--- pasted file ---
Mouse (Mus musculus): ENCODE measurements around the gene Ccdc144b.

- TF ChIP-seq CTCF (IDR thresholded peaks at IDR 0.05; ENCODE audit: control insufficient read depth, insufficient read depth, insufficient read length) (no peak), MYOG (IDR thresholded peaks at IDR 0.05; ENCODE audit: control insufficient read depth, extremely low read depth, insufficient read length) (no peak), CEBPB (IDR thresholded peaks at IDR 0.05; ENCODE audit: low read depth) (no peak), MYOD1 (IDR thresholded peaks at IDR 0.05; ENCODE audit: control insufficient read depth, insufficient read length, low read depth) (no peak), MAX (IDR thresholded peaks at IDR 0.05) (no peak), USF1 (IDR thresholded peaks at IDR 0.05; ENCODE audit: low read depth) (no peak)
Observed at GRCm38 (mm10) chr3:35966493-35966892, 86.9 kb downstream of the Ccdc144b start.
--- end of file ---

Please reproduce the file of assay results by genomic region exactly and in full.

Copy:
Mouse (Mus musculus): ENCODE measurements around the gene Ccdc144b.

- TF ChIP-seq CTCF (IDR thresholded peaks at IDR 0.05; ENCODE audit: control insufficient read depth, insufficient read depth, insufficient read length) (no peak), MYOG (IDR thresholded peaks at IDR 0.05; ENCODE audit: control insufficient read depth, extremely low read depth, insufficient read length) (no peak), CEBPB (IDR thresholded peaks at IDR 0.05; ENCODE audit: low read depth) (no peak), MYOD1 (IDR thresholded peaks at IDR 0.05; ENCODE audit: control insufficient read depth, insufficient read length, low read depth) (no peak), MAX (IDR thresholded peaks at IDR 0.05) (no peak), USF1 (IDR thresholded peaks at IDR 0.05; ENCODE audit: low read depth) (no peak)
Observed at GRCm38 (mm10) chr3:35966493-35966892, 86.9 kb downstream of the Ccdc144b start.